This summer’s issue of CONCEPT leads off with an optimistic and prescient piece by the late and much missed Doreen Massey. Written a year ago she explores the traumatic tumult within the Labour Party, the unexpected election of Jeremy Corbyn and whether these herald the emergence of a radical politics from below, which challenges the creed of TINA. Interestingly we have not said much about these developments on our blog, even though a number of our readers are very involved in the internal struggle to shift the Labour Party to the Left, to some renewed version of social-democracy. However at our recent national conference it was agreed that we should approach  Corbyn with a view to discussing his understanding of youth work and its place in an educational ‘cradle to grave’, holistic commitment.


At conference too we touched briefly once more on the relationship between youth and community, stimulated by the critical perspective from Annette Coburn and Sinead Gormally, both now working in Scotland, and concerns arising from the ‘Shaping the Future’ exercise undertaken by the UK-wide Professional Association of Youth and Community Lecturers. In this context the article on the Community Development Projects [CDP] of the 1970’s offers much food for thought, hopefully not just for those of us, for whom CDP was and remains an inspiration.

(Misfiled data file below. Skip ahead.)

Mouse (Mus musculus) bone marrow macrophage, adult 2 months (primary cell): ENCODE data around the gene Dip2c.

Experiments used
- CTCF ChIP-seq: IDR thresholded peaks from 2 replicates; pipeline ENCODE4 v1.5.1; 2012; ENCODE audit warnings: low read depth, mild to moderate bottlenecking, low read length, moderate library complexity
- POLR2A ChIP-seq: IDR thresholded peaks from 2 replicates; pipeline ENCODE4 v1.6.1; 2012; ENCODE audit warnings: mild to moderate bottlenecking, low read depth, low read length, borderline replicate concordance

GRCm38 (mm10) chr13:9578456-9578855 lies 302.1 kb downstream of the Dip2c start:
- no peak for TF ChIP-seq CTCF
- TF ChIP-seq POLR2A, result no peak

Neil Saddington writes:

The latest issue of Concept is now available free on line. Please see below for the contents of this issue and a link to the journal.

Please also feel free to comment on the latest issue and any of the articles or book reviews within it. It would be good to have some debate and dialogue on the page. Thanks

The journal can be found here:

Vol 7, No 2 (2016): Summer
Table of Contents


Exhilarating Times
Doreen Massey

A General Theory of Everything
Mike Newman

Solidarity Activism, Campaigning and Knowledge Production: Challenging Refugee Inc. The Case of G4S and Corporate Asylum Markets.
John Grayson

Re-visiting the Community Development Projects of the 1970s in the UK
Mae Shaw, Andrea Armstrong, Gary Craig

Book Review: Paterson, L. (2015) Social Radicalism and Liberal Education
Jim Crowther

Book Review: Meade, R. & Dukelow, F. (2015). Defining Events: Power, Resistance and Identity in Twenty-First-Century Ireland,
Liam Kane

Book Review: Ismail, S. (2015) The Victoria Mxenge Housing Project: Women Building Communities Through Social Activism and Informal Learning
Jane Jones